This is return to an era of green imperialism, wherein forests around the country are routinely handed over for capitalist profiteering while the landless poor are displaced in the name of restoring ecologies.
On July 23, the Supreme Court heard five petitions on the evictions of Khori Gaon, a large informal workers’ settlement at the foothills of the Aravallis on the Delhi-Haryana border. Four petitions arose after the SC ordered the petitioner in the lead case, the Municipal Corporation of Faridabad (MCF), to evict the basti in the middle of the pandemic in 2020. Following these orders, nearly a lakh people have been pushed into the throes of suffering as most of them have lost their only home in this world.
This judicial action has also been extended to “all unauthorised structures” in Haryana. This is demonstrative of the return to an era of green imperialism, wherein using “rule of law”, well-maintained forests around the country are routinely handed over for capitalist profiteering through private mines, dams and real estate development while the landless poor are displaced from public lands in the name of restoring ecologies.
The razing of Khori Gaon is a jarring example of forest conservation models that frame forests versus people. While our environmental institutions keep reestablishing this framing, projects done by ecologists and social activists have tried to break down the hard boundaries between these constituencies. The Forest Rights Act was enacted to restore the dignity and place-based rights of Adivasi communities and forest workers. Policies for the relocation of people even from protected areas and tiger reserves now eschew forced evictions and encourage voluntary rehabilitation. Yet, this middle ground of humane approaches to conservation keeps getting hijacked by top-down, coercive models the state is used to.
Through the MCF’s case, the Haryana state government and judiciary are aiming to create a tabula rasa by violently erasing a large settlement and restoring forest cover in the Aravallis using the colonial Punjab Land Presentation Act of 1900. The MCF has the ignominious success of vacating 150 acres of urban land with the most dense habitation of affordable homes of the working poor. The basti residents have been repeatedly vilified as “forest encroachers” even though most of them have some documentation to show that they were sold small plots of land. But no government agency has bothered to check the documents and trace under whose patronage an entire settlement of nearly 10,000 houses came up on public land. Such an investigation would probably point in politically inconvenient directions. This might explain the hurry to tear down the whole basti.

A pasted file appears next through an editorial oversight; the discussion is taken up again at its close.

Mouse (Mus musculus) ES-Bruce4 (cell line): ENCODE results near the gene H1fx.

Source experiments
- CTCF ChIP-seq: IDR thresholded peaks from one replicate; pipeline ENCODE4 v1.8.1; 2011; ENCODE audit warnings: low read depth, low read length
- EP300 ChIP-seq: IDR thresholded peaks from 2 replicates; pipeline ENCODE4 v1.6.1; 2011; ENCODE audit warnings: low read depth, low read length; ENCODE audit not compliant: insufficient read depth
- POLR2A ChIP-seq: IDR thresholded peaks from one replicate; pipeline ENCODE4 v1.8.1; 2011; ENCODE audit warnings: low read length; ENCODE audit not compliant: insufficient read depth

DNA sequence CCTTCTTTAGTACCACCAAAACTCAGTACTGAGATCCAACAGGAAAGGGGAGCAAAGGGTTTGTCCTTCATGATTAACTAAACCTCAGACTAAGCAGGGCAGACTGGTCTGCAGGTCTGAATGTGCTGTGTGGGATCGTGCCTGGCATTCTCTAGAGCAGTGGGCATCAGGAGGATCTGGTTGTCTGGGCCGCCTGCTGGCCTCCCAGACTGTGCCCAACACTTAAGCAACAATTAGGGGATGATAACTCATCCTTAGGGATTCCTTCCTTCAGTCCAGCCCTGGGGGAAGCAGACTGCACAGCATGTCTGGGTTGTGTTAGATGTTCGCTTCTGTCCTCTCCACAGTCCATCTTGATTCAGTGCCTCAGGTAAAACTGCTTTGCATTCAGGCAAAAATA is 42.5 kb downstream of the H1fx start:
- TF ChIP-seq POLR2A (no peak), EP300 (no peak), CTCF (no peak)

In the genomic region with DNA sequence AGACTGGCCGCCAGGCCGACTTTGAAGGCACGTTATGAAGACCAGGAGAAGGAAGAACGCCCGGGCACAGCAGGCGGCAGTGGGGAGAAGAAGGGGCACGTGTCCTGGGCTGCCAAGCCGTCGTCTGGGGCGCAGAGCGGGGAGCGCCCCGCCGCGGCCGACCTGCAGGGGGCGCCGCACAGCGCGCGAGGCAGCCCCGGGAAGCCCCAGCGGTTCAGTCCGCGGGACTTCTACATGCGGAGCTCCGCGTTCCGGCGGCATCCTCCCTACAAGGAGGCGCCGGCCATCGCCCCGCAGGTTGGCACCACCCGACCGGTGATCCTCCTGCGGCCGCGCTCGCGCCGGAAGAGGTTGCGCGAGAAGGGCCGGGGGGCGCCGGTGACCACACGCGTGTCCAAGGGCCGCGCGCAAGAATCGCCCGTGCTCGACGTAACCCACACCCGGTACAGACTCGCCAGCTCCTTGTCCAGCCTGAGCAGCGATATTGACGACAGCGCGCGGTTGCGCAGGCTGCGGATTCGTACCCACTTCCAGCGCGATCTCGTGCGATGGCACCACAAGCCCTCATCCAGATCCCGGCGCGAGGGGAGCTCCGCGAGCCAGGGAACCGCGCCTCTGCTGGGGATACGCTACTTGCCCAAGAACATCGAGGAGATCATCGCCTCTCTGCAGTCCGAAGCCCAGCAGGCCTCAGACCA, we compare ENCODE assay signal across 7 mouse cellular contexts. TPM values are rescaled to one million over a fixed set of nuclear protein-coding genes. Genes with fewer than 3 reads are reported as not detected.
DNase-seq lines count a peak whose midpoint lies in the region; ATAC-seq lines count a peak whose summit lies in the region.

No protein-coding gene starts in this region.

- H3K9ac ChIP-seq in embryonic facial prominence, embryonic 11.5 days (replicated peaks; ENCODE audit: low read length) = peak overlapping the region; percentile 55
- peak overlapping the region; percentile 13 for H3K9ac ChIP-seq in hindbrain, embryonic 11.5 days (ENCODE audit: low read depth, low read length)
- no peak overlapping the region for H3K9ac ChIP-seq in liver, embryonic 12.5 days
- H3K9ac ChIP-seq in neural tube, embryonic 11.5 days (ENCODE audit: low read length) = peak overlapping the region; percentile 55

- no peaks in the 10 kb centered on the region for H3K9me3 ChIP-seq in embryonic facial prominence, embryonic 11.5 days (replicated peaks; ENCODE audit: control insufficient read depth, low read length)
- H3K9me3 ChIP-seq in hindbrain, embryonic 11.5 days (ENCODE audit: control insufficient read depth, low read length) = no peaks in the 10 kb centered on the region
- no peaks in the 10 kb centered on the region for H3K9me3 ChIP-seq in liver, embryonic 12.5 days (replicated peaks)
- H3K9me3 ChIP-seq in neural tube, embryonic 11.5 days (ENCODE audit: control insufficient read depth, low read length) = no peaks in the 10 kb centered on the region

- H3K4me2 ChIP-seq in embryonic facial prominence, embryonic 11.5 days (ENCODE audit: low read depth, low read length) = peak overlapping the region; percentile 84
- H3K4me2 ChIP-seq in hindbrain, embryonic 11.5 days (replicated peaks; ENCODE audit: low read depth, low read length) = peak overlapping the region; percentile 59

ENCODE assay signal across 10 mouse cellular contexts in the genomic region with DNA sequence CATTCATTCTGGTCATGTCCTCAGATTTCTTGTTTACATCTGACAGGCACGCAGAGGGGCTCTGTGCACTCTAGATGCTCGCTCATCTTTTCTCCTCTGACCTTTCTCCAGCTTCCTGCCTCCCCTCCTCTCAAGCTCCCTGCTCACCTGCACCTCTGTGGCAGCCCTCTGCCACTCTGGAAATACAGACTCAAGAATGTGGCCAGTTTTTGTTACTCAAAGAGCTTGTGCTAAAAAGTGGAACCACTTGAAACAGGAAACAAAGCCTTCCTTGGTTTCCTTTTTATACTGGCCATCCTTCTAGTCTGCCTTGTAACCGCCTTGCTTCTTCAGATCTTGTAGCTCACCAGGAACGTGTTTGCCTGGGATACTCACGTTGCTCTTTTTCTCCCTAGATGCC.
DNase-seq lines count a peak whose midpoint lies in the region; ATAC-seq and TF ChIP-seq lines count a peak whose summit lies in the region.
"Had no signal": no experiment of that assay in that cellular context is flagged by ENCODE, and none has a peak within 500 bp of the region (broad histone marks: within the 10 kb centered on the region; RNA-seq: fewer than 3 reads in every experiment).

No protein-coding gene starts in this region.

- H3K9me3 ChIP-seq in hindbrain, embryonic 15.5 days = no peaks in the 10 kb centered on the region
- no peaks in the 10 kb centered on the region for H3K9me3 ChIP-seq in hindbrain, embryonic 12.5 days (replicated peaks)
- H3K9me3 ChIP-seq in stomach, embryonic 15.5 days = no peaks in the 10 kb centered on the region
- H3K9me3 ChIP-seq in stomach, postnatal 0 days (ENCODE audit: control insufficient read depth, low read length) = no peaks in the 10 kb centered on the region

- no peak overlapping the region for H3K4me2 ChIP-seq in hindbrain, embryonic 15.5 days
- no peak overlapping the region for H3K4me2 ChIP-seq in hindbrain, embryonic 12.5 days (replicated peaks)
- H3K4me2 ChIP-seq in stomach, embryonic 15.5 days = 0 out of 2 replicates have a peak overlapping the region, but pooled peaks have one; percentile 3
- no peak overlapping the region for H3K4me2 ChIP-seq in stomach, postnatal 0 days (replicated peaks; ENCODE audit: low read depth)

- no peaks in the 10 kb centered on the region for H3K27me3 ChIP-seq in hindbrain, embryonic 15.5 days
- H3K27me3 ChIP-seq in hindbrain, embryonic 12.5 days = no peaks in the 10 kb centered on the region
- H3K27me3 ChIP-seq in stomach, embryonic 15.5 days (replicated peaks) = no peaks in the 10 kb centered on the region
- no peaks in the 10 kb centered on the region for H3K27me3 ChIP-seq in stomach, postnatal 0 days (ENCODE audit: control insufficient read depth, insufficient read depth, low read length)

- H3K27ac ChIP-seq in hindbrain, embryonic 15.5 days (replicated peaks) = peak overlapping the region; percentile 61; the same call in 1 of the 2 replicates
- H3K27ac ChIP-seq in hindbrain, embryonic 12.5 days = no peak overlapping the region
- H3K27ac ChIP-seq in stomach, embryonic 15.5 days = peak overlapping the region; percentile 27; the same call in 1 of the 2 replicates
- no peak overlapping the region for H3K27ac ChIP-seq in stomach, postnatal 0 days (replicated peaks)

Environmentalists and housing rights activists are aghast that the orders of the highest court have been instrumentalised to unleash the worst form of violence against a community that already has its back to the wall due to the pandemic. The Municipal Corporation shut off electricity and water tankers to the basti in the middle of the summer. When the residents protested, many were beaten and arrested. The demolitions started the day the monsoons arrived in these parts and now many of them are homeless and sick.
The SC has expanded this case to cover all forest violations in Haryana. That is a long list because forest land under the PLPA covers 25 per cent of Haryana. It includes lands that are public and privately owned in rural and urban areas. The SC’s aim is ostensibly to treat all encroachers as equals. But they are all clearly not equal by class, by opportunity, by location or by nature of the violation. Ishita Chatterjee’s scholarly work on Khori Gaon shows that this basti should be seen as restorer of quarry land, because the residents turned these areas that were mined till the SC’s mining ban in 2002, into liveable habitats by using individual and community labour. This is no mean feat when governments around the world struggle to reuse mined areas after the earth has been polluted and exhausted of all its productivity.